Contribution of monocyte-derived macrophages and smooth muscle cells to arterial foam cell formation

Cardiovasc Res. 2012 Jul 15;95(2):165-72. doi: 10.1093/cvr/cvs094. Epub 2012 Feb 15.


Smooth muscle cells (SMCs) are the main cell type in intimal thickenings and some stages of human atherosclerosis. Like monocyte-derived macrophages, SMCs accumulate excess lipids and contribute to the total intimal foam cell population. In contrast, apolipoprotein (Apo)E-deficient and LDL receptor-deficient mice develop atherosclerotic lesions that are macrophage- as opposed to SMC-rich. The lesser contribution of SMCs to lesion development in these mouse models has distracted attention away from the importance of SMC cholesterol homeostasis in the artery wall. Intimal SMCs accumulate excess amounts of cholesteryl esters when compared with medial layer SMCs, possibly explained by reduced ATP-binding cassette transporter A1 expression and ApoA-I binding to intimal-type SMCs. The aim of this review is to compare the relative contribution of monocyte-derived macrophages and SMCs to human vs. mouse atherosclerosis, and describe what is known about lipid uptake and removal mechanisms contributing to arterial macrophage and SMC foam cell formation. An increased understanding of the contribution of these cell types to lesion development will help to delineate their relative importance in atherogenesis and as potential therapeutic targets.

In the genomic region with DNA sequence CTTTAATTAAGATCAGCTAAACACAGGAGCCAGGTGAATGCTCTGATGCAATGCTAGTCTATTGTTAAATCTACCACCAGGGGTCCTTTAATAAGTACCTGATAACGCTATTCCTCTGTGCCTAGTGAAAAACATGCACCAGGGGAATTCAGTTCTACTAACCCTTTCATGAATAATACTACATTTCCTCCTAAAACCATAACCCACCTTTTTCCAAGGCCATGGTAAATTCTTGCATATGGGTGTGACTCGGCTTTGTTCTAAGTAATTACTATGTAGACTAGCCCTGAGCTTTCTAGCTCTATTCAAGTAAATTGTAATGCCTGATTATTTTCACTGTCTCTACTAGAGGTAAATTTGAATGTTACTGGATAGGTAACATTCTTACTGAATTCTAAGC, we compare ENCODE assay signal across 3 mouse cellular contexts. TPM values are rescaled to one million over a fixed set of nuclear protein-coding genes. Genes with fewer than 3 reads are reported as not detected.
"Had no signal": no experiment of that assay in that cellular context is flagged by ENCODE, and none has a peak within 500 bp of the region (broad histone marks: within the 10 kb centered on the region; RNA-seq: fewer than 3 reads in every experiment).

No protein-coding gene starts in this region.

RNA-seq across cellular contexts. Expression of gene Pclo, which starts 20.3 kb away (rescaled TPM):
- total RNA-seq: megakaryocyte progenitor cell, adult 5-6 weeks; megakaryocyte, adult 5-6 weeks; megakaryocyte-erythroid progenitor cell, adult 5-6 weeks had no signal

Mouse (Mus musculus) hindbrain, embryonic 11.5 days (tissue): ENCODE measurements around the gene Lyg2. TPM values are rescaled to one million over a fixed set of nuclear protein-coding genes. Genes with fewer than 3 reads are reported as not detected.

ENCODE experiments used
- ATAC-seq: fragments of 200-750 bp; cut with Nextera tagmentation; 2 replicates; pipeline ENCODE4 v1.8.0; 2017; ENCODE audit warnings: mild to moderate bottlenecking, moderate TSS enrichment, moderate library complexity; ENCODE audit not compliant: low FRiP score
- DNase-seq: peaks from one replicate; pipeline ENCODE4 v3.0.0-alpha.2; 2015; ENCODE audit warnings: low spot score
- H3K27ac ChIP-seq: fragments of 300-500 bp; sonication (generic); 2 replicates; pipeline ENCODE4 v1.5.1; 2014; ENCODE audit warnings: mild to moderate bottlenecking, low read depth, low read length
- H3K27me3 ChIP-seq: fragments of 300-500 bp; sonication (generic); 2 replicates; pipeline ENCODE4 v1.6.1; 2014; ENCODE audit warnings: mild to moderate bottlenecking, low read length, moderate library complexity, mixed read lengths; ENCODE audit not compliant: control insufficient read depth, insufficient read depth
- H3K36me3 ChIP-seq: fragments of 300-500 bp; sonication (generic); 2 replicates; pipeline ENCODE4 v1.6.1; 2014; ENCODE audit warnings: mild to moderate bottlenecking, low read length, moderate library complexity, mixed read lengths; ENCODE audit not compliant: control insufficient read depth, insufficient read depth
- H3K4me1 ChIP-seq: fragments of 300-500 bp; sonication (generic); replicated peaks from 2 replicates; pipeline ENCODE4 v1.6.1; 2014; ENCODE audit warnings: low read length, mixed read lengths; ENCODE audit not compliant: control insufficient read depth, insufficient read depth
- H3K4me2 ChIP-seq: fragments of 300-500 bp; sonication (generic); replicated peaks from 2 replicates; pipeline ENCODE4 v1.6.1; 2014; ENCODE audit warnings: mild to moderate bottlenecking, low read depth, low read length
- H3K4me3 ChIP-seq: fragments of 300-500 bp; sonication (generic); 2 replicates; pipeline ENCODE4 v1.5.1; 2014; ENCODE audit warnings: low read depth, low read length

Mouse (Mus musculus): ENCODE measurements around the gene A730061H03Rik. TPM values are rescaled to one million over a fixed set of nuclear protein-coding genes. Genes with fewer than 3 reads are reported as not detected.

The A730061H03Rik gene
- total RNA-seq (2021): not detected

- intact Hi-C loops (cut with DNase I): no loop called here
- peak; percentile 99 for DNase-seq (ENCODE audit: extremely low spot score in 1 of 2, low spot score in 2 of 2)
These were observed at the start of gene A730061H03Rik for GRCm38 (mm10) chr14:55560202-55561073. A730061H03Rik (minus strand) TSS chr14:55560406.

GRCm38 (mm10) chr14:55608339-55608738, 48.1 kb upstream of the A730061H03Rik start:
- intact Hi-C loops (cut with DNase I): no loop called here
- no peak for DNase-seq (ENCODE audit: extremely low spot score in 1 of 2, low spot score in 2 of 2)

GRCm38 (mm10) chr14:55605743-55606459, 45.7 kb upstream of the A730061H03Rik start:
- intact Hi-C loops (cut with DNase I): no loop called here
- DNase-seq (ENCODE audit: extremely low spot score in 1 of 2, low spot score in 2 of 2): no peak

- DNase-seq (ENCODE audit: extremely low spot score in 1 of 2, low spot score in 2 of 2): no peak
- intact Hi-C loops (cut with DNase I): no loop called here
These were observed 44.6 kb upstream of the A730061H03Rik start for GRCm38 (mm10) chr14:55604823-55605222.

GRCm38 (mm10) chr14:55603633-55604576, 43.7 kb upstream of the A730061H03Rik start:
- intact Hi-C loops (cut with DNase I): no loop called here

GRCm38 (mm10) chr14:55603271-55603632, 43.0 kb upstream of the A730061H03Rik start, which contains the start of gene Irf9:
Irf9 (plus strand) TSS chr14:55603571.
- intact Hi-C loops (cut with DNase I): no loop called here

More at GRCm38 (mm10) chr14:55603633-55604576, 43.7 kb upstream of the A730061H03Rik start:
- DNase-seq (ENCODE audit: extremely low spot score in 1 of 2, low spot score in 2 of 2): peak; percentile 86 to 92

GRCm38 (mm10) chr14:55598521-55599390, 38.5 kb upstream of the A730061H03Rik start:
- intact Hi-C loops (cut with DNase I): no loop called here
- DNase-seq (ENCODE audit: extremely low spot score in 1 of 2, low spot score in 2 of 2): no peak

Publication types

  • Research Support, Non-U.S. Gov't
  • Review

MeSH terms

  • Animals
  • Arteries / metabolism
  • Arteries / pathology
  • Atherosclerosis / metabolism*
  • Atherosclerosis / pathology
  • Cholesterol / metabolism
  • Foam Cells / metabolism*
  • Foam Cells / pathology
  • Humans
  • Macrophages / cytology*
  • Mice
  • Myocytes, Smooth Muscle / metabolism*
  • Myocytes, Smooth Muscle / pathology


  • Cholesterol